America's Cup Inaction Continues
February 24 - Auckland, NZ
Is it just us or have all the postponements and laydays in the America's Cup caused the excitement to dissipate? With Alinghi up 3-0 over New Zealand, and even more fluky winds predicted this week for the best of nine series, interest seems to be rapidly fading. Imagine the poor folks who spent a lot of money to fly down to Auckland and get on a spectator boat, but have had to fly home halfway through the event. Although what racing there has been has been terrific, the event has passed its 'complete by' date.
Capricorn Cat Gets Stuck on Reef in the Marshall Islands
February 24 - Marshall Islands
If good things really do happen to good people, perhaps that explains why Capricorn Cat got off the reef in the Marshall Islands.
Blair Grinols of the Vallejo-based 46-ft Capricorn Cat has been one of the most active and well-liked sailors on the West Coast over the last eight or nine years. He built his own 46-ft cat, and with wife Joan has cruised relentlessly between California and Mexico as well as to French Polynesia and Hawaii. He's earned the respect and admiration of fellow cruisers, both for lending a helping hand and for making his boat available for charity sails.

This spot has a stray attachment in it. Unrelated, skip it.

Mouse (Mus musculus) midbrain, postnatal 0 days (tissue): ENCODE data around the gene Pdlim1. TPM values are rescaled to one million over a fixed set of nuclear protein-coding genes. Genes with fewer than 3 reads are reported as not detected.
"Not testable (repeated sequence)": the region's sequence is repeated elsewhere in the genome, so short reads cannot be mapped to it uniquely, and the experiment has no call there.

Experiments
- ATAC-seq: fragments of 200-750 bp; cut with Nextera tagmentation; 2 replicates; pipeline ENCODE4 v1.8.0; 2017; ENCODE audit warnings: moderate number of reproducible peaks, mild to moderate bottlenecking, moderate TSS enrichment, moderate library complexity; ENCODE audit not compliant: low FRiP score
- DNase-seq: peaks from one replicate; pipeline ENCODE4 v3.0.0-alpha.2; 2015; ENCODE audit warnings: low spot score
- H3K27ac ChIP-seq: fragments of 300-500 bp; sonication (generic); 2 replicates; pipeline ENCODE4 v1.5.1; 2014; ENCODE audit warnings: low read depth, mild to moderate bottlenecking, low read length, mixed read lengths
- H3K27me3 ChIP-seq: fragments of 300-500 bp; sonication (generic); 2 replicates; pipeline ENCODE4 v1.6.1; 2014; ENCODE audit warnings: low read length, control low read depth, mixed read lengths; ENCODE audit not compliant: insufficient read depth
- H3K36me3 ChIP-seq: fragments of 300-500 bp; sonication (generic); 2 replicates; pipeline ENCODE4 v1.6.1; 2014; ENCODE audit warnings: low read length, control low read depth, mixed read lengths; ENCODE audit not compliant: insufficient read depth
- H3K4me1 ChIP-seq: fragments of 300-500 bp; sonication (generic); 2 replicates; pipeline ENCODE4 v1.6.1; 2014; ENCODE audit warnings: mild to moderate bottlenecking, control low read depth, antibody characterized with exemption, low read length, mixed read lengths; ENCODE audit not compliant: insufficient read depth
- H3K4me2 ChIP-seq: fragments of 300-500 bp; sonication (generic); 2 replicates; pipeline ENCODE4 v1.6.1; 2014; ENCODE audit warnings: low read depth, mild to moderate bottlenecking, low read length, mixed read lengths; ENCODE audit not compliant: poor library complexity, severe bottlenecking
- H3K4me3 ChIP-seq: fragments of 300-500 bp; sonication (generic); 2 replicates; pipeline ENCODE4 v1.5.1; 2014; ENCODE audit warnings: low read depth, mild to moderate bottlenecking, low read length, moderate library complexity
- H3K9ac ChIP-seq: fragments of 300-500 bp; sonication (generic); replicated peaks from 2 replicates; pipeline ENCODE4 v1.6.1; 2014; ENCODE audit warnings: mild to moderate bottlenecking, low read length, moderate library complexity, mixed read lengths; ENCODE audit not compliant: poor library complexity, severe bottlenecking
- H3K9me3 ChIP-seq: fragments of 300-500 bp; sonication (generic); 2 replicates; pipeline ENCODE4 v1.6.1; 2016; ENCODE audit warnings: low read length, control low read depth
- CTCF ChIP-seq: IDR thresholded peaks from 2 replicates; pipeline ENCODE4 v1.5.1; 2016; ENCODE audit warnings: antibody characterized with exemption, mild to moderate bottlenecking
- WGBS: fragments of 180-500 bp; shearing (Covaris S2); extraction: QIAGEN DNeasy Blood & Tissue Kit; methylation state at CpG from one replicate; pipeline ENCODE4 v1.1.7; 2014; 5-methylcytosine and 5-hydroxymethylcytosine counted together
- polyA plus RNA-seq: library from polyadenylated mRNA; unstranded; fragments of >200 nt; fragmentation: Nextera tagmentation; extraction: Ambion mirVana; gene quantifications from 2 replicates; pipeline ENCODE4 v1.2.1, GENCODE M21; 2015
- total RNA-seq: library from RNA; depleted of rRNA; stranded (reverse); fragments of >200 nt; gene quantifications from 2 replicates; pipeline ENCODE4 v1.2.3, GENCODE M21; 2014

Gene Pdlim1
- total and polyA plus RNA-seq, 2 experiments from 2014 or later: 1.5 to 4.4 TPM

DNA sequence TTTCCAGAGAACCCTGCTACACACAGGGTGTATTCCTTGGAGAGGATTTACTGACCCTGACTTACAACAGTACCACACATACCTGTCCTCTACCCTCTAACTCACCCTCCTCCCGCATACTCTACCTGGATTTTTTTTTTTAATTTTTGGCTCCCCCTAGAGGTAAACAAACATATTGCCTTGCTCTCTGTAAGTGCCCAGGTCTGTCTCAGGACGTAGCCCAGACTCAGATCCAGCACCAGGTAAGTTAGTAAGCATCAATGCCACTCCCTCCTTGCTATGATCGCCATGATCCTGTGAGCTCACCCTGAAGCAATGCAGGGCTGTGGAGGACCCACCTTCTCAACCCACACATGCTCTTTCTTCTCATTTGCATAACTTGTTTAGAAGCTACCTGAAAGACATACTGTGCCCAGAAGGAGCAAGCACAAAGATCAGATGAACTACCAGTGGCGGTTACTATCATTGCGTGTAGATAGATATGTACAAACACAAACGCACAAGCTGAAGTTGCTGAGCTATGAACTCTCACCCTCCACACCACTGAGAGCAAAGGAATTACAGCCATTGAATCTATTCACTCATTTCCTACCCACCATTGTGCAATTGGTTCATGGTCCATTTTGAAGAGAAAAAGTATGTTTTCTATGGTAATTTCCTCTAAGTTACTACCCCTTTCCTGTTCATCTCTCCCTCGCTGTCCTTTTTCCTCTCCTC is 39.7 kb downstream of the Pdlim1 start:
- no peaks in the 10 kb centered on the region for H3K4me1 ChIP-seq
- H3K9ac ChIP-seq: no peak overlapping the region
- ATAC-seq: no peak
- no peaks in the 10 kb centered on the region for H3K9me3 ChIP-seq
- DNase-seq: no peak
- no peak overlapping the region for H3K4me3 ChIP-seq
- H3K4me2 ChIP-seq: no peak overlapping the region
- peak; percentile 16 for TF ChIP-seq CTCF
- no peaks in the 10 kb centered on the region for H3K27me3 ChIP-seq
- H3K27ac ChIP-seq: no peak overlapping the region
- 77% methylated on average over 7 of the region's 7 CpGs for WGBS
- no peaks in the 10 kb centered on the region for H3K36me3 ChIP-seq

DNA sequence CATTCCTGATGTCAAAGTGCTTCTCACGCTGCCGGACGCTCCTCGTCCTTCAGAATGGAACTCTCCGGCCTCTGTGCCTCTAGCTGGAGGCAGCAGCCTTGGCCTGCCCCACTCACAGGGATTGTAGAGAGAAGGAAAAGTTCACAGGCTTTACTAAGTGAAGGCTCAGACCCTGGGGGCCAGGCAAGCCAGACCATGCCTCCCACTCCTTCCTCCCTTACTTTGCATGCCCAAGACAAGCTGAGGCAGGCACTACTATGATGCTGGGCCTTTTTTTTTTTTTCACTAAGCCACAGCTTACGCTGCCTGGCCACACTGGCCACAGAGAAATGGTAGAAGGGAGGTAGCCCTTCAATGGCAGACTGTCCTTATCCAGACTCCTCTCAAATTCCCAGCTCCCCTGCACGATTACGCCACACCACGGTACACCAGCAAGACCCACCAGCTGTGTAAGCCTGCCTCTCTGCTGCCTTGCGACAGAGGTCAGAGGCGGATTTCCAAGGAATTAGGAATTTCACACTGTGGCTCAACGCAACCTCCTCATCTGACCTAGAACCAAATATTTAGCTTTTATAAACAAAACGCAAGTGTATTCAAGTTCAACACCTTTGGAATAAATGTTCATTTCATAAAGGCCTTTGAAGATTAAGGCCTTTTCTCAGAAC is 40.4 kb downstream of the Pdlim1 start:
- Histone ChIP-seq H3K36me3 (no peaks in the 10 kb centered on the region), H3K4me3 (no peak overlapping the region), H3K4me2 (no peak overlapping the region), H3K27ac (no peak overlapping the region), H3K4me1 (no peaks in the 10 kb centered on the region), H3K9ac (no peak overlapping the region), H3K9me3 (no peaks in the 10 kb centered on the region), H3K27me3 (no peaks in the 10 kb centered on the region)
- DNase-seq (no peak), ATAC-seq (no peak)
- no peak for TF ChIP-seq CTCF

Capricorn Cat sailing in Mexico
Although he's approaching age 70, Grinols has more energy than two 35-year-olds, so, rather than do another Ha-Ha last fall, they sailed to Hawaii, and continued on to the Marshall Islands. Blair was having a ball until February 20 when his beloved boat went on a reef. Here's how he describes it:
"For the longest, darkest, and most traumatic half-hour of my life, myself, friends Rich and Sherrel Richmond from Oregon, and Tabal village men fought a winning battle to extricate Capricorn Cat from certain destruction on a large coral reef just off the beach of Tabal, Aur. It brings tears to my eyes just trying to write about it.